AMHSR
*Corresponding Author:
Dr. TC Okeke
Department of Obstetrics and Gynecology, Unth, Enugu, Nigeria.
E-mail: [email protected]

Citation: Okeke TC, Ugwu EO, Ezenyeaku C, Ikeako LC, Okezie OA. Postpartum Practices of Parturient Women in Enugu, South East Nigeria. Ann Med Health Sci Res 2013;3:47-50.

Abstract

Background: Postpartum period is an important and interesting period in the life of the nursing mothers. It is a medically neglected period that receives relatively less attention than pregnancy and delivery. Aim: To describe the postpartum practices of women in Enugu, South East Nigeria. Subject and Methods: This was a cross sectional study of women attending the postnatal care clinic at the UNTH, Enugu. Data was abstracted and analyzed with statistical software for social sciences version 12.0. The results were presented by percentages. Binomial logistic regression was used to determine the association between some socio‑demographic variables and resumption of coitus. P value less than 0.05 was considered statistically significant. Results: Out of the 420 mothers, 68.9% (289/420) resumed coitus within 6 weeks of delivery. Only 14.7% (62/420) used contraception before resumption of coitus. There was no significant association when the model was adjusted for age (OR, 1.132, 95% CI (0.691‑1.867), P = 0.612.), Parity (OR, 1.273, 95% CI (0.812‑1.996), P = 0.292) and education (OR, 0.713, 95% CI (0.433‑1.173), P = 0.183). Twenty five percent [25.2% (106/420)] of the women drank various forms of alcoholic beverages to induce lactation while 80.2% (337/420) of the women applied hot compresses on the lower abdomen to aid lochia drainage and involution of the uterus, 75% (315/420) of the women sat in hot water salt (Nacl) solution (sitz bath) in the immediate postpartum to aid lochia drainage, aid perineal wound healing and improve vaginal tone. Conclusion: There is need for medical attention and education on beneficial postpartum practices among women in Enugu, South East Nigeria. Thus, to reduce the associated maternal morbidities in the postpartum period.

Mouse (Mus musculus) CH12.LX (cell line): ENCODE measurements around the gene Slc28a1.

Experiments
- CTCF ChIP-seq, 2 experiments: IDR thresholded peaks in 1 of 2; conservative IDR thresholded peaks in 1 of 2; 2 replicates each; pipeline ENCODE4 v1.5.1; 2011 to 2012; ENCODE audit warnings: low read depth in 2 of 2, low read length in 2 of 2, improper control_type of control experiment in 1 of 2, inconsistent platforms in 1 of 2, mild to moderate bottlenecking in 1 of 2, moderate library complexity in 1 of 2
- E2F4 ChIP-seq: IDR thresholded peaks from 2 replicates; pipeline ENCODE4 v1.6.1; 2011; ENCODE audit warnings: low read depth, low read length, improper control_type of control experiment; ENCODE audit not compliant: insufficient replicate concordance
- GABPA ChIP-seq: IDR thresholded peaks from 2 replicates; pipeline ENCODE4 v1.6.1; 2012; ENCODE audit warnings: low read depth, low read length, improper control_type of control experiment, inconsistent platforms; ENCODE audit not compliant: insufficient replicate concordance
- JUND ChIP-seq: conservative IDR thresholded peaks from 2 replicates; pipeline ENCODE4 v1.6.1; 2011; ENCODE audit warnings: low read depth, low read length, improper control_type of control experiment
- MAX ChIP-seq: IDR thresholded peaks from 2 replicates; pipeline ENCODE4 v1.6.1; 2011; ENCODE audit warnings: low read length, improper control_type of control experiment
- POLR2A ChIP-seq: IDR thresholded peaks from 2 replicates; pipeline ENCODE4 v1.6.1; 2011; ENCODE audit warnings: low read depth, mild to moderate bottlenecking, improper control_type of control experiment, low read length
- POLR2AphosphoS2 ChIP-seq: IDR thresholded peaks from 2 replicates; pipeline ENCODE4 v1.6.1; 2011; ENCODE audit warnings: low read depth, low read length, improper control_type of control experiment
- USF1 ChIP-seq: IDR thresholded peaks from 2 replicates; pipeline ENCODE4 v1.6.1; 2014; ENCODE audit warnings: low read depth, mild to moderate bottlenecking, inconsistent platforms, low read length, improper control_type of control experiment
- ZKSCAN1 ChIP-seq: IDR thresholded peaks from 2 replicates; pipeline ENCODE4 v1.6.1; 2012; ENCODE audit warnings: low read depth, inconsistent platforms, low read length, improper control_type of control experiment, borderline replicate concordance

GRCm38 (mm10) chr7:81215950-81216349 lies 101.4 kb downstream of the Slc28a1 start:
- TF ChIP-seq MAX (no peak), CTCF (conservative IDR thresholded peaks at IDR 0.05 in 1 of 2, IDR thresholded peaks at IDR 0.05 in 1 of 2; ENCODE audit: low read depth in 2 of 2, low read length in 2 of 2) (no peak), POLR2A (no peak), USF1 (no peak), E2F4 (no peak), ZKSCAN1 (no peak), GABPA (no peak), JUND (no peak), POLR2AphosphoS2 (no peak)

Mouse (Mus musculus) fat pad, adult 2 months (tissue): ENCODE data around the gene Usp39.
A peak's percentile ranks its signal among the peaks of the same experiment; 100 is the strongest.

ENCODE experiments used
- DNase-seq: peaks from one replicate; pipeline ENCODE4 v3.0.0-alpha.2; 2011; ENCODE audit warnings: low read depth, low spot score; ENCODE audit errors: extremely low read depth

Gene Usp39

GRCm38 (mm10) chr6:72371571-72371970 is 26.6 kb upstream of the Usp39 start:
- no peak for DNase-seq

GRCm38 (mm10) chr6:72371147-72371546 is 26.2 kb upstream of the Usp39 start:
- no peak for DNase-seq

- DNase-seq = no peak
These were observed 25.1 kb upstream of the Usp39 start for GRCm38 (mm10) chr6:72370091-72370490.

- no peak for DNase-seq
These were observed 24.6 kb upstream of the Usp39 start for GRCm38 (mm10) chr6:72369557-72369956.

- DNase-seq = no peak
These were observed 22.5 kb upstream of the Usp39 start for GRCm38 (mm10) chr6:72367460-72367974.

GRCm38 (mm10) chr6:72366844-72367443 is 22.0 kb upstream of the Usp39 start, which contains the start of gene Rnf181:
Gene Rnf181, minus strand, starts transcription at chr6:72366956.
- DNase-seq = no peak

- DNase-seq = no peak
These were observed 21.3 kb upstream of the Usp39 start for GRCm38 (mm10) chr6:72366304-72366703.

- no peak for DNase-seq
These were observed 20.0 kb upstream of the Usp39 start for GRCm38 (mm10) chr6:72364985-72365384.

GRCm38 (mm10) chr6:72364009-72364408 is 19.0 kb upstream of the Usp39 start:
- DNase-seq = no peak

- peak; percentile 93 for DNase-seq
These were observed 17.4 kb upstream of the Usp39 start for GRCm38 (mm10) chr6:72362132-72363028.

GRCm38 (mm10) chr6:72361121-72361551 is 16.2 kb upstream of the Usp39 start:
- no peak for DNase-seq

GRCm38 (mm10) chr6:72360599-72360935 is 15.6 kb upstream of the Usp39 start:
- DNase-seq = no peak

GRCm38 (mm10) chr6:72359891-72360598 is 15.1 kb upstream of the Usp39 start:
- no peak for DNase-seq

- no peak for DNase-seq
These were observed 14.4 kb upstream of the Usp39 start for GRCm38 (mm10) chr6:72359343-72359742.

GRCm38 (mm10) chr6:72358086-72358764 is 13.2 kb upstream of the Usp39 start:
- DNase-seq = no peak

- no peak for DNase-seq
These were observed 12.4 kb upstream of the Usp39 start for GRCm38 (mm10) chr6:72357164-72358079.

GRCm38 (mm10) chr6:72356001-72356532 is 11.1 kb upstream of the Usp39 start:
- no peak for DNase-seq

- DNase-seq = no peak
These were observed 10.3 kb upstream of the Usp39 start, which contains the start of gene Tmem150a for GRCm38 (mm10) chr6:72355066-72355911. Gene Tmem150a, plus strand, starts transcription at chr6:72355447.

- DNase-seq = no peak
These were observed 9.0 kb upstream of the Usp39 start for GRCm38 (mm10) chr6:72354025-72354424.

Keywords

Africa, Postpartum period, Postpartum practices, Puerperal period, South East Nigeria, Women

Introduction

Postpartum period is an important and interesting period in the life of the nursing mothers. It is a period in a woman’s life characterized by the return of pelvic organs to non-gravid state, reversal of metabolic change of pregnancy and establishment of lactation,[1-3] a period of life-style modification and psychological adjustment from pregnancy,[3] a period of exclusive breastfeeding, a period of emotional support by their relations and friends, a time to eat and merry for God’s blessings and finally, a period of depression and altered self image.[4]

In Nigeria and other developing countries, factors such as illiteracy, poverty, native customs and cultural beliefs with paucity of health care facilities and personnel, further compound the problems of postpartum in our women.[2] Certain practices are affordable, beneficial, harmful or culturally acceptable and may have symbolic importance to local people.[5] These traditional practices and home remedies are often promoted by grand-mothers, village healers, midwives, native physicians, community leaders and quacks.[5]